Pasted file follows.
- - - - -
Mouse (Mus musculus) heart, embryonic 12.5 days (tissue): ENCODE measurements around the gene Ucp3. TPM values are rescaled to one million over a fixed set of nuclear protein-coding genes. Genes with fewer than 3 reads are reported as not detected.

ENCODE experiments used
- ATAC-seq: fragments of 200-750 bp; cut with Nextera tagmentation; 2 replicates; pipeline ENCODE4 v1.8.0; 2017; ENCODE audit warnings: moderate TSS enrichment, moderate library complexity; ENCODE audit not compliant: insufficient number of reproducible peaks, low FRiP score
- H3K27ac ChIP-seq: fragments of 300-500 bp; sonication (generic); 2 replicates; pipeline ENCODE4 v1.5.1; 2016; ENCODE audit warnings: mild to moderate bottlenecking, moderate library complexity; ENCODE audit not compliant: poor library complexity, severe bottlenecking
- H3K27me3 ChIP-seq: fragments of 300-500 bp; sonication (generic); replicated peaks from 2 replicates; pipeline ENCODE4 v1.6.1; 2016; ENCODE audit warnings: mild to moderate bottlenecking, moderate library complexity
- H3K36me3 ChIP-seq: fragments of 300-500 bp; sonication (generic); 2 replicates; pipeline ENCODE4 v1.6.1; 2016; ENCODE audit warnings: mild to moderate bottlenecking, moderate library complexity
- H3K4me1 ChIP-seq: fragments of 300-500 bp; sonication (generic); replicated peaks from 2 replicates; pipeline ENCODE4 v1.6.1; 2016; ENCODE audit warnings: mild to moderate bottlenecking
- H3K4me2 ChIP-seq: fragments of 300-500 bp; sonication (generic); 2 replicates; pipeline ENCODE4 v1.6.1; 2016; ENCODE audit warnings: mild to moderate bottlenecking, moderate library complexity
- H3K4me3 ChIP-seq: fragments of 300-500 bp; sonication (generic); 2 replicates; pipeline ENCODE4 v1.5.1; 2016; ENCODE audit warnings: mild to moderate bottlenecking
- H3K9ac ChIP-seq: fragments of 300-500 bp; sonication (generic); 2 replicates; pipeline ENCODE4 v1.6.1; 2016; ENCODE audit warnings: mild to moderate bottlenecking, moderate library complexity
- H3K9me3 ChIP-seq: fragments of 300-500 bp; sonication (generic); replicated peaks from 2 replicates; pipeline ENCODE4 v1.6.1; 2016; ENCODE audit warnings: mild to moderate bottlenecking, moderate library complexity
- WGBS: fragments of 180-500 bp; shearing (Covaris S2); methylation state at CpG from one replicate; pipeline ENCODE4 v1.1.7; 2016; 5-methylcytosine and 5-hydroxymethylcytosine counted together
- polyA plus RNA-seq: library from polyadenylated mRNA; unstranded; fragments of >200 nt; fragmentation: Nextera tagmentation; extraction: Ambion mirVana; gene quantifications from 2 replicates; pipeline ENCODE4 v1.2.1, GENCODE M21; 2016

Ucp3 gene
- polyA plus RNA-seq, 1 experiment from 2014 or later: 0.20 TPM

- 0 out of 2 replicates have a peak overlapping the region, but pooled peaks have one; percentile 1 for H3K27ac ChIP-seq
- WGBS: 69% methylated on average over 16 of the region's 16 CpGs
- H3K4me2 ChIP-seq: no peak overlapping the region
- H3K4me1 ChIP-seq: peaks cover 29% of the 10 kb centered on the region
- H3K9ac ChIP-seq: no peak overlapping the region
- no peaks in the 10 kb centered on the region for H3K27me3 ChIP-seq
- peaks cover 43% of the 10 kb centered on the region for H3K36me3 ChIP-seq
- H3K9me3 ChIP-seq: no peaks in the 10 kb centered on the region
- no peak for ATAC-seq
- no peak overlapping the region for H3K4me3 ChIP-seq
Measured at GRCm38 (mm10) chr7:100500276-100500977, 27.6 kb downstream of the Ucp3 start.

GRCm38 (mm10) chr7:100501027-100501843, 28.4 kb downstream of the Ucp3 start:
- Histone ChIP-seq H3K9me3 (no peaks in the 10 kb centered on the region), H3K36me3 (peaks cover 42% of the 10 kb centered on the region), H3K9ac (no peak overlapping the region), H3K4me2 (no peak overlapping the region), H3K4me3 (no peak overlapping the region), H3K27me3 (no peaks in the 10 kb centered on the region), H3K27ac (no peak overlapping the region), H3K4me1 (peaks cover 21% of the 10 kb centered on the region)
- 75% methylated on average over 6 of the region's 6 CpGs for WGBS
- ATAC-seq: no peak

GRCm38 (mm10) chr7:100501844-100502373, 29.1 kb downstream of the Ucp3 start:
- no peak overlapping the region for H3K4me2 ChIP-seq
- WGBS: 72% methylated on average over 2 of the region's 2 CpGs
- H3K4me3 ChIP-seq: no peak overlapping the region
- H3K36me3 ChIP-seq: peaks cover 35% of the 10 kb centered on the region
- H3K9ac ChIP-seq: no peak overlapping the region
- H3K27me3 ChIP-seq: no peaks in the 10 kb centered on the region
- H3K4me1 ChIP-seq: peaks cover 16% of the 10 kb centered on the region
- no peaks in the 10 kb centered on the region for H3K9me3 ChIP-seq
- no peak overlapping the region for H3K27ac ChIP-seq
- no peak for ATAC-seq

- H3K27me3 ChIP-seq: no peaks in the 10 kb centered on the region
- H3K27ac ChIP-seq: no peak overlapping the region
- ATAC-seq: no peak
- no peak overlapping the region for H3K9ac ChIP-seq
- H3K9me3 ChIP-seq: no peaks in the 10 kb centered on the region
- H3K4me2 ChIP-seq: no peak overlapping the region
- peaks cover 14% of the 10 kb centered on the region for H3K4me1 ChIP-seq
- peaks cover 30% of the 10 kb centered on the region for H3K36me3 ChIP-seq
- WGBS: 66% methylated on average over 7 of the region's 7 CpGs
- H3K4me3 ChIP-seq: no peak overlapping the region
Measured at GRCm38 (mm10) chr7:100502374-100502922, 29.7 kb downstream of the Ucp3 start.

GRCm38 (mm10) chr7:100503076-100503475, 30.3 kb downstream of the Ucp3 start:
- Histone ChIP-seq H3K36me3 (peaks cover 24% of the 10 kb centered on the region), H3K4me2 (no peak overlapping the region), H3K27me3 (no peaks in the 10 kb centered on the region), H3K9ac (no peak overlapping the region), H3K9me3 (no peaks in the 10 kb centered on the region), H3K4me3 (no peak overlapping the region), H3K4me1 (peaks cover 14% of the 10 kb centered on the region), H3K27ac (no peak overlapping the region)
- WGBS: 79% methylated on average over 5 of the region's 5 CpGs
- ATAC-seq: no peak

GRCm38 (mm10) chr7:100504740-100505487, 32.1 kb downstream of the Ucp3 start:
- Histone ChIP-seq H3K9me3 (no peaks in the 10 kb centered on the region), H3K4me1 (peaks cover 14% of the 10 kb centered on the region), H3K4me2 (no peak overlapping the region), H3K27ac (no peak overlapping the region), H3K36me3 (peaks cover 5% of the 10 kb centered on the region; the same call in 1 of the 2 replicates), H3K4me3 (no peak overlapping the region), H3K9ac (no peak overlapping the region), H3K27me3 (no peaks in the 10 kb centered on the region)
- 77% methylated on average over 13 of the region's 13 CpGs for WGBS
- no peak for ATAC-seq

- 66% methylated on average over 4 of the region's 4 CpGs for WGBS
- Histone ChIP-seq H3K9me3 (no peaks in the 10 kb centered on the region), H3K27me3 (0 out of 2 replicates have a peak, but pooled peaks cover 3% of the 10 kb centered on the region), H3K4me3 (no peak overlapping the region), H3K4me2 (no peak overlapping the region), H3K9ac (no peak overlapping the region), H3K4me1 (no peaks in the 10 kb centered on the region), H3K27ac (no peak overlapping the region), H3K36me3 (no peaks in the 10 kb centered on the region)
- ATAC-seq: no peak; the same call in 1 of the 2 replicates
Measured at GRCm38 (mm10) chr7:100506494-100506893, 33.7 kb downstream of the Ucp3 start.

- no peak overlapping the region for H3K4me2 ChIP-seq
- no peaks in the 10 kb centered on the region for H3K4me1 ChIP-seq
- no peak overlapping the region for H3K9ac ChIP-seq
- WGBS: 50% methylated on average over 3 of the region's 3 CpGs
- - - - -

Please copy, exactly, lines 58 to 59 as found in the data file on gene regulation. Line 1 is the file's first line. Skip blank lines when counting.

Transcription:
- Histone ChIP-seq H3K9me3 (no peaks in the 10 kb centered on the region), H3K4me1 (peaks cover 14% of the 10 kb centered on the region), H3K4me2 (no peak overlapping the region), H3K27ac (no peak overlapping the region), H3K36me3 (peaks cover 5% of the 10 kb centered on the region; the same call in 1 of the 2 replicates), H3K4me3 (no peak overlapping the region), H3K9ac (no peak overlapping the region), H3K27me3 (no peaks in the 10 kb centered on the region)
- 77% methylated on average over 13 of the region's 13 CpGs for WGBS